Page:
# Can this function still be a constant function?

• tellmesomething
tellmesomething
Homework Statement
Let ##f(x)=f(2x)## for all ##x\in R##where ##f(x)## is continuous function & ##f(2024)=π/2## if ##L=lim_{x\to 0} \frac{(cos²(f(x))+1-sin²(f(x)))} {sin²x}## then ##4L## may be?
Relevant Equations
None
So I know that since ##x \in R## that means ##2x## can achieve all possible values on the real number line meaning ##f(x)## is a constant function. And I know hwo to calculate the limit beyond that. However my teacher made a point which I dont necessarily agree with he said, if ##f(x)## wasn't continuous we could not have said Its a constant function.
He gave an example like
##f(x)=1## for all ##x \in Q##
##f(x)=0## for all ##x \not\in Q##
The above piecewise function also satisfies ##f(x)=f(2x)##

But my doubt is since the original question already says that ##x \in R##, isnt that enough information to conclude its a constant function.
What I mean is if the question was instead
Let ##f(x)=f(2x)## for all ##x \in R## & ##f(2024)=π/2##, if ##L=lim_{x\to 0} \frac{(cos²(f(x))+1-sin²(f(x)))} {sin²x}## then ##4L## may be?
Could we still not have concluded that ##f(x)## is a constant function I.e on a graph it would be parallel to the ##x## axis for alll ##x## ?

Because for all I know, a continuous function means that the limiting value and the functional value are equal , and here since we already know that the function ##f(x)=f(2x)## for all ##x\in R## we know that the limiting value and the functional value are equal..

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I do not understand why you come up with such a complicated example or what the roles of ##4L## or ##\pi/2## are. I don't even understand what ##X## is, or how the function ##f(x)## in the limit expression is defined.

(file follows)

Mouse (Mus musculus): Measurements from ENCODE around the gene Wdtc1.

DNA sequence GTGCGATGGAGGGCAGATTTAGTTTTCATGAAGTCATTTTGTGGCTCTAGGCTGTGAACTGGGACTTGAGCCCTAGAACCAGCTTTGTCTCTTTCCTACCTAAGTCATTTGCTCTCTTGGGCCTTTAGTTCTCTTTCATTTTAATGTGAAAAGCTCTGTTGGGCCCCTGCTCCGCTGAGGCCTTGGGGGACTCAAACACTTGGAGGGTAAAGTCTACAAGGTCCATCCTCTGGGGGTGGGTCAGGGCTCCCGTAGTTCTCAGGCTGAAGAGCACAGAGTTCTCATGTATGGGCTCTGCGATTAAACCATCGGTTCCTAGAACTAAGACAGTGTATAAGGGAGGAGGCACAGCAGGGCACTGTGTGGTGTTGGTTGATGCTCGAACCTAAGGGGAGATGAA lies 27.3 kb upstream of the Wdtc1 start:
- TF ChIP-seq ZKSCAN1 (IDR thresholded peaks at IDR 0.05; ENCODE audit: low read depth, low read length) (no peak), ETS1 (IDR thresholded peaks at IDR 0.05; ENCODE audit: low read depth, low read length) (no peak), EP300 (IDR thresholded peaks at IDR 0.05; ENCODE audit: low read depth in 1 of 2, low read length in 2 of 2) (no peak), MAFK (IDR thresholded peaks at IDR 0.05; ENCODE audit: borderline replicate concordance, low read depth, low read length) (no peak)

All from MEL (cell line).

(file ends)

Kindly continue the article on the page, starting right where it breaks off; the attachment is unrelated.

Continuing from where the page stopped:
tellmesomething said:
But my doubt is since the original question already says that x€R , isnt that enough information to conclude its a constant function.
Obviously not. What's wrong with your teacher's example? It is not constant, not continuous, its domain is ##x\in \mathbb{R},## its codomain ##f(x)\in \{0,1\},## ##f(2x)=1=f(x)## if ##x\in \mathbb{Q},## and ##f(2x)=0=f(x)## if ##x\not\in \mathbb{Q}.## This example uses the fact that ##x\in \mathbb{Q} \Longleftrightarrow 2x\in \mathbb{Q}.##

tellmesomething
fresh_42 said:
I do not understand why you come up with such a complicated example or what the roles of ##4L## or ##\pi/2## are. I don't even understand what ##X## is,
Sorry I didnt realise some variables got capitalised. I have edited it now.
fresh_42 said:
or how the function ##f(x)## in the limit expression is defined.
I dont understand this though, if you could clear it out.
fresh_42 said:
Obviously not. What's wrong with your teacher's example? It is not constant, not continuous, its domain is ##x\in \mathbb{R},## its codomain ##f(x)\in \{0,1\},## ##f(2x)=1=f(x)## if ##x\in \mathbb{Q},## and ##f(2x)=0=f(x)## if ##x\not\in \mathbb{Q}.## This example uses the fact that ##x\in \mathbb{Q} \Longleftrightarrow 2x\in \mathbb{Q}.##